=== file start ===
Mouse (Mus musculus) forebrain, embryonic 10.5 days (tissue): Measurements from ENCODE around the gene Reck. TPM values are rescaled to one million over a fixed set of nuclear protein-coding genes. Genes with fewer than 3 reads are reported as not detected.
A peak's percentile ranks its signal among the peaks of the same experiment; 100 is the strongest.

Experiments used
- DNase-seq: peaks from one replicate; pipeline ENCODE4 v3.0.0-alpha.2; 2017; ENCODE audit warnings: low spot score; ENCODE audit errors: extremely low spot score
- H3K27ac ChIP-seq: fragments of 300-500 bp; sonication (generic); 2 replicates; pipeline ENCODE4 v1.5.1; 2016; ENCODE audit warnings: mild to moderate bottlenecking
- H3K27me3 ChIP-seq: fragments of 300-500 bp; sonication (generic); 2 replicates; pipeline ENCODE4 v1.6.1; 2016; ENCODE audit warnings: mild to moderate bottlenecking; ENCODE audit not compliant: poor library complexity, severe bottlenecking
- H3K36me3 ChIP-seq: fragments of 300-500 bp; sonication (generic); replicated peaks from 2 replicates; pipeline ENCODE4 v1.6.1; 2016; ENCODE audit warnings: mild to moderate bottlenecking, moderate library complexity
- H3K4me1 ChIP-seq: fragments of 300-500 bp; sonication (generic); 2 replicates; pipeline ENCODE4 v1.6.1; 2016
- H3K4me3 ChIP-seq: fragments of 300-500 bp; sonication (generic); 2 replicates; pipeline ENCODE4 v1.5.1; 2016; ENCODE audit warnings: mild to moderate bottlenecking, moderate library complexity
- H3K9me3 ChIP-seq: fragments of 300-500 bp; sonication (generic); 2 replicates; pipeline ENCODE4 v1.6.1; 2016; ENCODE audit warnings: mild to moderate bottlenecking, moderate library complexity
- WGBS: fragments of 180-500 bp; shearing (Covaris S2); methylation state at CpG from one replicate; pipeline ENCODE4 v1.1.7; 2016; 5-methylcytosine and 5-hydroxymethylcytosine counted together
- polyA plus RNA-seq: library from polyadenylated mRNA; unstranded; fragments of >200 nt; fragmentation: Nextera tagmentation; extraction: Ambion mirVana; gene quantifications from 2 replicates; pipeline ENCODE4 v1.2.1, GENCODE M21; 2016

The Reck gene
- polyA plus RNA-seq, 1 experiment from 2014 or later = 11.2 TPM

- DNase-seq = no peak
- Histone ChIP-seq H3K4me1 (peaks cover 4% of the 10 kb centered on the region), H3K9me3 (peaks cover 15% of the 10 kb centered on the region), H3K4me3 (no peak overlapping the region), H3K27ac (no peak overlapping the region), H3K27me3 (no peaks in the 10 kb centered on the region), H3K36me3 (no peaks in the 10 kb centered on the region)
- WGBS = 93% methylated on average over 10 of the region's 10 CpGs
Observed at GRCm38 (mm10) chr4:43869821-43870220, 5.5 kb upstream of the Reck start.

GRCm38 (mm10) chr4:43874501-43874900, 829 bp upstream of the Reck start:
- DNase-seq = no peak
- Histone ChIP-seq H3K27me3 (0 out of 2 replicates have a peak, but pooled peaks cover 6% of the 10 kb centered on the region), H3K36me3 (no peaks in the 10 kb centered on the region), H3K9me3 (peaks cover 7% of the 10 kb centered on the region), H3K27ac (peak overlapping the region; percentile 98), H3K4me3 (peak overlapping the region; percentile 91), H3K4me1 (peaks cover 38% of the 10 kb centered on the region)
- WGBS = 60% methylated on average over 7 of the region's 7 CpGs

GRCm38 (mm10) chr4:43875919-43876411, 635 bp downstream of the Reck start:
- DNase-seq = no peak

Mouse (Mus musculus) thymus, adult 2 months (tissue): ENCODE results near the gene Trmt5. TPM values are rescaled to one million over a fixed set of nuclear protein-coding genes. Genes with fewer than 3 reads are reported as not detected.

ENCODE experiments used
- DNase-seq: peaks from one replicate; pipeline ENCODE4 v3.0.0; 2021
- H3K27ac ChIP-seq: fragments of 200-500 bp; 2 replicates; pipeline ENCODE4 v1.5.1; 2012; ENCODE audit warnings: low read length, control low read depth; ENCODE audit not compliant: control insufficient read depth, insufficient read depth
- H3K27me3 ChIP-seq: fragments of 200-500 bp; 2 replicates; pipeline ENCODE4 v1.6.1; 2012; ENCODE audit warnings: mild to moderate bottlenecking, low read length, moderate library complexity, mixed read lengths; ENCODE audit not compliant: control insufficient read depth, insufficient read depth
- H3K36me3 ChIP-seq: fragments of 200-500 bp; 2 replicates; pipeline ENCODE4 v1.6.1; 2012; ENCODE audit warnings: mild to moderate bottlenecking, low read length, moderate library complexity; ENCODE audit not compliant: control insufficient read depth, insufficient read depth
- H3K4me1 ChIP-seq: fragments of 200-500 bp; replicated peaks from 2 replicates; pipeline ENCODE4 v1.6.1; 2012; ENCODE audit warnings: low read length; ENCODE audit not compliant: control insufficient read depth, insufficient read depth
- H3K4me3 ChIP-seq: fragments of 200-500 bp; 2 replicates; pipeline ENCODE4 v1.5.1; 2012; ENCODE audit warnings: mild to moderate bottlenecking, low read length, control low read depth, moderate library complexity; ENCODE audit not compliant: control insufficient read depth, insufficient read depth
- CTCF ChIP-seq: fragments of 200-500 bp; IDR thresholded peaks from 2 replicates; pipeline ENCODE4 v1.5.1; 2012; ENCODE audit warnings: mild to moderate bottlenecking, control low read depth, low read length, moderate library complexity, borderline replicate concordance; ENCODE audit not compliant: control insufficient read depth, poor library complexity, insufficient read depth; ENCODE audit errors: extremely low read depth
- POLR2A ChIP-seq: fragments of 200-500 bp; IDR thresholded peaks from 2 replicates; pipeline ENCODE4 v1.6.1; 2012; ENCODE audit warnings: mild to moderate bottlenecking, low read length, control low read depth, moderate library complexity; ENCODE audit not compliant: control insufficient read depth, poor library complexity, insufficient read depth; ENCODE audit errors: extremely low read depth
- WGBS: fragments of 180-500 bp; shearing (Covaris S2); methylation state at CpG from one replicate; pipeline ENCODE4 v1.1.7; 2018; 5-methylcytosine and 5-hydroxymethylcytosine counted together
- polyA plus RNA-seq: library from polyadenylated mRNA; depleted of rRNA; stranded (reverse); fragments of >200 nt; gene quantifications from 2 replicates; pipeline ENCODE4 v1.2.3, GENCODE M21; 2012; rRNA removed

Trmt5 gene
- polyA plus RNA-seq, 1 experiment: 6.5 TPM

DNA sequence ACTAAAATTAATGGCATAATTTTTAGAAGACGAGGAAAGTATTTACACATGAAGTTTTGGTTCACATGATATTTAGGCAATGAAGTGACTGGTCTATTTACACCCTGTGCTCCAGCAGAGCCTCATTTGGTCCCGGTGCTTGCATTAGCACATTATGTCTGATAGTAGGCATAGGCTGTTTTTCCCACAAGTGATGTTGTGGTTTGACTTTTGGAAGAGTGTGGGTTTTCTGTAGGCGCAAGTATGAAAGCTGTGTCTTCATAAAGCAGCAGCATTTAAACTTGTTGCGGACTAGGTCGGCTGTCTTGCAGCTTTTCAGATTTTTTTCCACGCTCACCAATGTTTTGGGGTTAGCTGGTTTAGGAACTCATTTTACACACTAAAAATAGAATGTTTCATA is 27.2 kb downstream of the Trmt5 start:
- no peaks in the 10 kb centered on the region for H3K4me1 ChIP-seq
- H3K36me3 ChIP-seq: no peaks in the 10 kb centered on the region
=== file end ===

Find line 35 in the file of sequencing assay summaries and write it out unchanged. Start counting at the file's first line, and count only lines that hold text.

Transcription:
- WGBS: fragments of 180-500 bp; shearing (Covaris S2); methylation state at CpG from one replicate; pipeline ENCODE4 v1.1.7; 2018; 5-methylcytosine and 5-hydroxymethylcytosine counted together